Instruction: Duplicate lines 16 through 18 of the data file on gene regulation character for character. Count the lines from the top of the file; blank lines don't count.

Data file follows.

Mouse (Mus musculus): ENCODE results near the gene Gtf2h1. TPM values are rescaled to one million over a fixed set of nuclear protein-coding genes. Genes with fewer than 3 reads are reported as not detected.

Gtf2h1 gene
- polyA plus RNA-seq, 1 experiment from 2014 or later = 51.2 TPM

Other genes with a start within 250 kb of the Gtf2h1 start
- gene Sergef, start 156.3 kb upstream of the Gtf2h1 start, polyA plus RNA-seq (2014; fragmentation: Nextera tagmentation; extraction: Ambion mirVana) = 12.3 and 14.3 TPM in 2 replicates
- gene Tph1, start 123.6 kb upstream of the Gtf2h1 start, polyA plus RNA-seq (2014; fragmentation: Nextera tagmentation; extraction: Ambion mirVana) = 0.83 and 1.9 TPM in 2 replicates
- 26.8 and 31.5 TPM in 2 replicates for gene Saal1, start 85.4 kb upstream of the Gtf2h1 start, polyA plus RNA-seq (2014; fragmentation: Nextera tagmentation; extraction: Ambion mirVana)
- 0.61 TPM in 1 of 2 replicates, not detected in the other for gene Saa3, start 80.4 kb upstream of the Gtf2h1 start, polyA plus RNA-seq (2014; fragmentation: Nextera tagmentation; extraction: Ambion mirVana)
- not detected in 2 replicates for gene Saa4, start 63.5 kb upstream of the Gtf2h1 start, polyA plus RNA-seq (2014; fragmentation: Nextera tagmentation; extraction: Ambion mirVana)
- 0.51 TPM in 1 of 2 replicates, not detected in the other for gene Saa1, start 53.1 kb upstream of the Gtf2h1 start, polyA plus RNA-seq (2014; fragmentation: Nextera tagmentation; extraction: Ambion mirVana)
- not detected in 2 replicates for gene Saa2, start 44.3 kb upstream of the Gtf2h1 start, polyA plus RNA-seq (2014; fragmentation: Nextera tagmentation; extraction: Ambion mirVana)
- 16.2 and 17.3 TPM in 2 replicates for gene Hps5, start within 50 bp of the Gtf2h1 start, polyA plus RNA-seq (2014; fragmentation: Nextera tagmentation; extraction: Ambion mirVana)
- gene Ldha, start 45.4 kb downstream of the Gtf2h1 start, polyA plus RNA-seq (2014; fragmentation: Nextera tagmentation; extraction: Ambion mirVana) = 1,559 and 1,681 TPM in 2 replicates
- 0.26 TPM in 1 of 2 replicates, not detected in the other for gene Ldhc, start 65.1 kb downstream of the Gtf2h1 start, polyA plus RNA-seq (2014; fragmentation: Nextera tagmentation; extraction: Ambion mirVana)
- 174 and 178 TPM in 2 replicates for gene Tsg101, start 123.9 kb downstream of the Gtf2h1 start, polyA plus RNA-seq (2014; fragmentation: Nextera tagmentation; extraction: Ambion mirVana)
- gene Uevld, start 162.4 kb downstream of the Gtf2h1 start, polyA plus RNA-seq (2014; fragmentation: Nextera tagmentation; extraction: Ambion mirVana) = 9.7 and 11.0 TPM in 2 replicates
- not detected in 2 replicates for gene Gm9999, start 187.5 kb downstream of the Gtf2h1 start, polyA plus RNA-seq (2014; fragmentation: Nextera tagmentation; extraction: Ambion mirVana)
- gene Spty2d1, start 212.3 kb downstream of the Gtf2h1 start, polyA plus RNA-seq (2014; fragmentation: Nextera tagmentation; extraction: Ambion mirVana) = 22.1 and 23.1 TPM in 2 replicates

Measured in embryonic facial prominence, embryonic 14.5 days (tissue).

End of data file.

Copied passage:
- gene Uevld, start 162.4 kb downstream of the Gtf2h1 start, polyA plus RNA-seq (2014; fragmentation: Nextera tagmentation; extraction: Ambion mirVana) = 9.7 and 11.0 TPM in 2 replicates
- not detected in 2 replicates for gene Gm9999, start 187.5 kb downstream of the Gtf2h1 start, polyA plus RNA-seq (2014; fragmentation: Nextera tagmentation; extraction: Ambion mirVana)
- gene Spty2d1, start 212.3 kb downstream of the Gtf2h1 start, polyA plus RNA-seq (2014; fragmentation: Nextera tagmentation; extraction: Ambion mirVana) = 22.1 and 23.1 TPM in 2 replicates